This is What Makes Chinese Media Different

Chinese media

I’ve been presenting my firm’s research and insights on Chinese business and the economy to the media since 1999.

Besides reaching out to reporters from international media based in the region, I also regularly reach out to members of the Chinese-language press in Mainland China, Hong Kong, and Taiwan.

From the hundreds of interviews I’ve organized and participated in over the years, I’ve gleaned a few lessons about what works — and what doesn’t. Here are a few things you’ll want to keep in mind if you want your story to resonate with Chinese media:

1. Global news penetrates Chinese media very quickly.

Chinese media follow international media very closely. They’ll pick up stories and translate them on the same day they appear in a major international news outlet. Most Chinese media have departments staffed just for the purpose of grabbing global news and feeding it into their local news stream. Hoping to announce that hot new product or publish that groundbreaking study a few days or weeks after the news has already saturated the international press? Maybe not. Chinese media are likely to be less motivated to run a story that has already been translated and circulated widely.

2. Media are censored.

When describing state-run media, this shouldn’t come as a surprise. But even the slicker, more commercially-oriented media outlets still need to run their stories through the vast government censorship apparatus. If your story fails to get any coverage, this could be one possible reason, though you’re unlikely to know why a story was chosen not to be published.

3. Media like stories that are aligned with the government’s economic agenda.

This is the flip-side to point two. Stories that are seen as supporting the government’s economic narrative — “fostering indigenous innovation”, “building global champions”, “stimulating domestic consumption” — have a higher chance of landing on the pages of a publication or website.

4. There are three “flavors” of written Chinese.

In Mainland China, media use the “simplified” Chinese character set, which contains many characters that differ substantially in how they’re written in Hong Kong and Taiwan, which use the “traditional”, or “complex”, character set. And Hong Kong does not use exactly the same set of characters that Taiwan uses, resulting in three different “flavors” of written Chinese across the region. For example, the Chinese word for “internet” is different in Mainland China, Hong Kong and Taiwan.

Why does this matter? Besides being incomprehensible, content that is presented in the “wrong” character set betrays a lack of cultural sensitivity and basic knowledge of what works in what market. It also means you should budget extra time and money to translate and edit your content so you’re using the right character set, grammar usage and vocabulary.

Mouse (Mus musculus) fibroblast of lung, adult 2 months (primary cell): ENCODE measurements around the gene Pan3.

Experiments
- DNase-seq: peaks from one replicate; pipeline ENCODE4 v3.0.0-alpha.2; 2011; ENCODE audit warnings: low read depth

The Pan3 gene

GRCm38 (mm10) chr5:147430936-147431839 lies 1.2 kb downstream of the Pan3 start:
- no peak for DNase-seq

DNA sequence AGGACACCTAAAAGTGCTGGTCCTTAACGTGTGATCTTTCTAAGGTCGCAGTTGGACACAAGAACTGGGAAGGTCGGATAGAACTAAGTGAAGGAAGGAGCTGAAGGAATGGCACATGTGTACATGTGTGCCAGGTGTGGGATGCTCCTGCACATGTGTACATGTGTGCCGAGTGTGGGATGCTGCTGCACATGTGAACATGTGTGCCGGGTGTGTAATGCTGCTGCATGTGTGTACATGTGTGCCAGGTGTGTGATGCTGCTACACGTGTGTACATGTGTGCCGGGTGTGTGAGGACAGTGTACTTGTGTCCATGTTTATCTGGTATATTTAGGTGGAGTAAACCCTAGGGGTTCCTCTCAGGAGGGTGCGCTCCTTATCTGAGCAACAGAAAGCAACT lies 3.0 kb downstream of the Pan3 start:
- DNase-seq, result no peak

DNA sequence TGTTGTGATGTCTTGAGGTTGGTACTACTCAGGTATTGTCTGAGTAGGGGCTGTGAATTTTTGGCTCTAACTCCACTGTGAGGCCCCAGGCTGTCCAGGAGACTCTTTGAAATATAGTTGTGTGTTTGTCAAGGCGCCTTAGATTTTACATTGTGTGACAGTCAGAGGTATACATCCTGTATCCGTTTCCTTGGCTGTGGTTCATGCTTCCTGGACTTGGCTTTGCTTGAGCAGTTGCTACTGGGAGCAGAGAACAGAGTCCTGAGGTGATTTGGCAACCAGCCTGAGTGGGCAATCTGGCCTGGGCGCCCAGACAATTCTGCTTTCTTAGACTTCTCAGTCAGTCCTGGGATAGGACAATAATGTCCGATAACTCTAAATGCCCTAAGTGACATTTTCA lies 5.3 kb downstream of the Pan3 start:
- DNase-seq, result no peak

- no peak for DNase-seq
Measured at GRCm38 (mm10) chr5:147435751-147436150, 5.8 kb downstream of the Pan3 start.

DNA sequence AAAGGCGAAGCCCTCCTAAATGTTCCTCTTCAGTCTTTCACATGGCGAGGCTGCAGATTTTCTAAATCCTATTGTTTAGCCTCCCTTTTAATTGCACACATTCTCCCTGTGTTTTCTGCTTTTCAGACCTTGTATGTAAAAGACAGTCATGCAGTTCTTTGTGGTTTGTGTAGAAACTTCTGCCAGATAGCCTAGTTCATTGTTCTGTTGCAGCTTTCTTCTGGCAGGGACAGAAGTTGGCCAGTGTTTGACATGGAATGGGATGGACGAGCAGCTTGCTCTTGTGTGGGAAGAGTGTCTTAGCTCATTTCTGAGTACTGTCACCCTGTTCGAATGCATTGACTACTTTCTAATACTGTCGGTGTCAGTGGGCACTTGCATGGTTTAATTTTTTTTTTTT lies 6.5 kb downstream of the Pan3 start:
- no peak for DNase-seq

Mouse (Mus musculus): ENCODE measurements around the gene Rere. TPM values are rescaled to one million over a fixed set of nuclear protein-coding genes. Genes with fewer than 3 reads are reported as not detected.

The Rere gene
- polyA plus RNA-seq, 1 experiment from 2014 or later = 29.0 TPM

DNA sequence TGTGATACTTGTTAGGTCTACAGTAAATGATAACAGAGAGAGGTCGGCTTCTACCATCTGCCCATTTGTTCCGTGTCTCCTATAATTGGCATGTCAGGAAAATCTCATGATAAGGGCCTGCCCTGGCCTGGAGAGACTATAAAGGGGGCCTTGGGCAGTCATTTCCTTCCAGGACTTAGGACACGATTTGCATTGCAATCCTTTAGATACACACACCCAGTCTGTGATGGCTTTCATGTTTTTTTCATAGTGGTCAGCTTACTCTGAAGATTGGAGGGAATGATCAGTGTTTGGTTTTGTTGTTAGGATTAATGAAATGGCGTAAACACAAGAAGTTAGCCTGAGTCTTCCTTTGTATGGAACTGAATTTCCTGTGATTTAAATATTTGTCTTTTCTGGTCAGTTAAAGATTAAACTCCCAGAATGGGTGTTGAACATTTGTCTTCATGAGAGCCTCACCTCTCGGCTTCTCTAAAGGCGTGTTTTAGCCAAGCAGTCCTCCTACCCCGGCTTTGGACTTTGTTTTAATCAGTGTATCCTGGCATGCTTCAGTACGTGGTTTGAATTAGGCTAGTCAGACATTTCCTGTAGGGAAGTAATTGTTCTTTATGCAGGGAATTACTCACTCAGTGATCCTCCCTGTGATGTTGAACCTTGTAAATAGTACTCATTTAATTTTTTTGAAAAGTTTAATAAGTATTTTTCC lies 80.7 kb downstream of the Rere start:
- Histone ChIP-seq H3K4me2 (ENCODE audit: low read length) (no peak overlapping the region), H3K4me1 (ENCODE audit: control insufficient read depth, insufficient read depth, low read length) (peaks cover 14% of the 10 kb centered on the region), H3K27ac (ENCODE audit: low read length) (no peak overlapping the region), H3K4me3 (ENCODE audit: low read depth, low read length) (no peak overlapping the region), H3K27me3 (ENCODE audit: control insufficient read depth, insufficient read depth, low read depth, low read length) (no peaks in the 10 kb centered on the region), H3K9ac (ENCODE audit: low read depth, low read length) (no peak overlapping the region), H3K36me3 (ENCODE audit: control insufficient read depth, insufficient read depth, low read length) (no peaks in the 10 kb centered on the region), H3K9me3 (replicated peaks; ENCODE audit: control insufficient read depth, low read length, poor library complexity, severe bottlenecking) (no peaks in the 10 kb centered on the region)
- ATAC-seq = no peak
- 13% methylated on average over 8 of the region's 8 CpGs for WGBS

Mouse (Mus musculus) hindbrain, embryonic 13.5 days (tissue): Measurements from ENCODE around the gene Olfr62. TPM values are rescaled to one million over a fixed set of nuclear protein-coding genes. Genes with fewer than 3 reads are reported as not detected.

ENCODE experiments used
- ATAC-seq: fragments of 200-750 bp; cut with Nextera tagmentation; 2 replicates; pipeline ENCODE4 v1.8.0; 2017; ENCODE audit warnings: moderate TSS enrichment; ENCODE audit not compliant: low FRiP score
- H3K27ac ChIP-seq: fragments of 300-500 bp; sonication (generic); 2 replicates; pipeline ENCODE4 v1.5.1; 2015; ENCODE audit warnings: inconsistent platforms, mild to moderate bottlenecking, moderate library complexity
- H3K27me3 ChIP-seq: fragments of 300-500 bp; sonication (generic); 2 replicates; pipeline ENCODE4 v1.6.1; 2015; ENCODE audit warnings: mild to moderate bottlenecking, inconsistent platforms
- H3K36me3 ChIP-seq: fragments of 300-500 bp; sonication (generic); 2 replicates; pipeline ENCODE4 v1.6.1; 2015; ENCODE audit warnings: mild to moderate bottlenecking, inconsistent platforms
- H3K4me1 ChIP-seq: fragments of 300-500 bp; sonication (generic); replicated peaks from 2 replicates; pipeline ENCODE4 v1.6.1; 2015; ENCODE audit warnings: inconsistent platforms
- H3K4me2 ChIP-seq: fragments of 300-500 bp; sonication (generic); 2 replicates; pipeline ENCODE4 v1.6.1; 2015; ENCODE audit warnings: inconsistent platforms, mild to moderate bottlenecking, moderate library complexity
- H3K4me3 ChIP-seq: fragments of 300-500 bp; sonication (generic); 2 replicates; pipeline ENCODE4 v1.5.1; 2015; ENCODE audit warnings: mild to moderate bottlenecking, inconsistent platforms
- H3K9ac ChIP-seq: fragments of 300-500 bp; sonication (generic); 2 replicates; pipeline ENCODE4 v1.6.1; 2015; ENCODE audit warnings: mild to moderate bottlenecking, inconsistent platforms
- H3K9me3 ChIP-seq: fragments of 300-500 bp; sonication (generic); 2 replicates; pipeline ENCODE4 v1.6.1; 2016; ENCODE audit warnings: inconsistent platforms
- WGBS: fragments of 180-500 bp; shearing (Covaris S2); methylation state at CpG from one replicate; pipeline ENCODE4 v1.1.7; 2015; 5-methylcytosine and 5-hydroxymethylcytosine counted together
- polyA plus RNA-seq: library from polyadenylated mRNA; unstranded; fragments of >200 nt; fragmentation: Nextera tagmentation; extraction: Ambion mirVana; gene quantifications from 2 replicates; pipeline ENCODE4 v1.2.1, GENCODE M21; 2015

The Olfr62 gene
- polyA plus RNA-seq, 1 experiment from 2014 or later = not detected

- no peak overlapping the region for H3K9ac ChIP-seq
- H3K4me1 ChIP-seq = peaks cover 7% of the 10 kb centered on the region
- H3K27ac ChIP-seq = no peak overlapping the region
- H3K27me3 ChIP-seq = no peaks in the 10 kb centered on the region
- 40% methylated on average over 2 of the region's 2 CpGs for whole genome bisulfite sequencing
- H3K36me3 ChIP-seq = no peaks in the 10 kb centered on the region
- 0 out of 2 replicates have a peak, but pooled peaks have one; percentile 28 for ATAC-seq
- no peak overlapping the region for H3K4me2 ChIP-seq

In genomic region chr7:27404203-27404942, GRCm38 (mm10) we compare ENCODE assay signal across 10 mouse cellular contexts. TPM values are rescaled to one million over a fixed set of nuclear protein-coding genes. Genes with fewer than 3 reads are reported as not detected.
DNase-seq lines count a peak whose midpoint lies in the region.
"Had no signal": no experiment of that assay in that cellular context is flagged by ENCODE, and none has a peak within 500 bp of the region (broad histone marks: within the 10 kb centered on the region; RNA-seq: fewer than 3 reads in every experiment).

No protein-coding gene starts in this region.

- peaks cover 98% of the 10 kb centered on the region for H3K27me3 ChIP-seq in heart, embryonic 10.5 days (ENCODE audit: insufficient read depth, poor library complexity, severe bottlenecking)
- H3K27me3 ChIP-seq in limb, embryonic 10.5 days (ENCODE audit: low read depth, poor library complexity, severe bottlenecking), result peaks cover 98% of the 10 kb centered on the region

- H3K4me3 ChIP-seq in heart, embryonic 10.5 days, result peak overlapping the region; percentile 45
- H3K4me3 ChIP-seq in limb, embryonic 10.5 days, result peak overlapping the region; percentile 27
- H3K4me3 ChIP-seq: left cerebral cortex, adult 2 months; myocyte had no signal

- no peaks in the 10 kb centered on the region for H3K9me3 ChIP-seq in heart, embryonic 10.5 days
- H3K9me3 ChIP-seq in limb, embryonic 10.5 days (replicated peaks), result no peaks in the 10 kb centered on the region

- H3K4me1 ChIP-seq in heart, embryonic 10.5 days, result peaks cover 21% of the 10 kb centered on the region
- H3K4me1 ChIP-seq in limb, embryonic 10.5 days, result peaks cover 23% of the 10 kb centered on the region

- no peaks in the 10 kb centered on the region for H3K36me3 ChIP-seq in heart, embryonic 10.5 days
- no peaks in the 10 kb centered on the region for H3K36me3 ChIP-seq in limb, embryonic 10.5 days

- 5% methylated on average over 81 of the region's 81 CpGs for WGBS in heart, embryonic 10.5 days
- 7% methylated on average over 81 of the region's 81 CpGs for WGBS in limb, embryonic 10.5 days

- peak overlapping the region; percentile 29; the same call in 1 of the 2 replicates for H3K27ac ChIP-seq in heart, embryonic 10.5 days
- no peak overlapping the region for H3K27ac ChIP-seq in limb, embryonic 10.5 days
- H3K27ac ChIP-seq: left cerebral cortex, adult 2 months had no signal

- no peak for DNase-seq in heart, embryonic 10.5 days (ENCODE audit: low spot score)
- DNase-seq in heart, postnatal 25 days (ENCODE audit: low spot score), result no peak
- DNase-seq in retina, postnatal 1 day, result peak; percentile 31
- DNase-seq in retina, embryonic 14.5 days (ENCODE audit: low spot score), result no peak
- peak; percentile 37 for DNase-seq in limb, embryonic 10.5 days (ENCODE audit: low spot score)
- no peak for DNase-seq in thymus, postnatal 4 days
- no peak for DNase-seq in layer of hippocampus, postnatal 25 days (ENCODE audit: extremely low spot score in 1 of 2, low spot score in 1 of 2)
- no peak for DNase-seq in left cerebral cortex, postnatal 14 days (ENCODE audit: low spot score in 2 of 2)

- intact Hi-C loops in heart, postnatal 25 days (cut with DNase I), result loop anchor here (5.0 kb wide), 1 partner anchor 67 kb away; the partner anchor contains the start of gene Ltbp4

5. Editorial standards are rising fast.

While some less industrious reporters still publish only a cut-and-paste version of your press release (which is not necessarily a bad thing from a PR perspective), Chinese media — both the frontline journalists and especially their editors back at the bureau — are getting more demanding when it comes to determining what meets their bar for news. Pitching a story they’ve run recently? Probably not interested— unless you’ve got a fresh angle, a new development, or new data to share.

6. Chinese journalists value personal relationships.

I’ve found that Chinese journalists, while still placing a heavier weighting on the inherent newsworthiness of a story, nonetheless still place a high value on getting to know the in-house and agency PR folks they deal with day-to-day. They want to have a consistent and reliable window into your organization, and prefer to work with someone they know and trust.

7. Off-the-record can easily become on-the-record.

Like good reporters anywhere in the world, Chinese journalists are always on the hunt for credible sources. Editors are more likely to chop material from a story that isn’t supported by a quote or data point from a trustworthy source. If you’re hoping to be helpful to a reporter while keeping your company’s name out of the story, don’t count on it. It’s possible you’ll be identified in one way or another. It doesn’t always happen, but the chance of this happening in China is higher than elsewhere.

8. Chinese media will read quotes back before publishing.

They don’t always do this, but in general, their willingness to read back quotes before publishing for fact-checking is fairly high. In the not-too-distant past, they would even show the entire article in advance of publication— something unheard of in most other markets (and now rarer in China these days).

9. Most reporters don’t speak English very well.

This means you need to make sure you deliver your message in Chinese. Having native speakers of Chinese deliver a presentation at a media briefing or answer questions during an interview is ideal. If you must rely on an interpreter — as is often the case with global companies — make sure she is briefed in advance on the content, especially if it contains technical terminology or industry jargon. And double the time you budget for the interview, since you’ll need to allow sufficient time for the interpreter to translate.

10. A growing number of Chinese reporters speak English extremely well.

They’ve probably earned degrees abroad, or belong to that class of remarkable people who mysteriously master English without ever having stepped foot outside of China.

 

Is this consistent with your understanding of Chinese media? Did I leave anything out? I’d like to hear from you in the comments.

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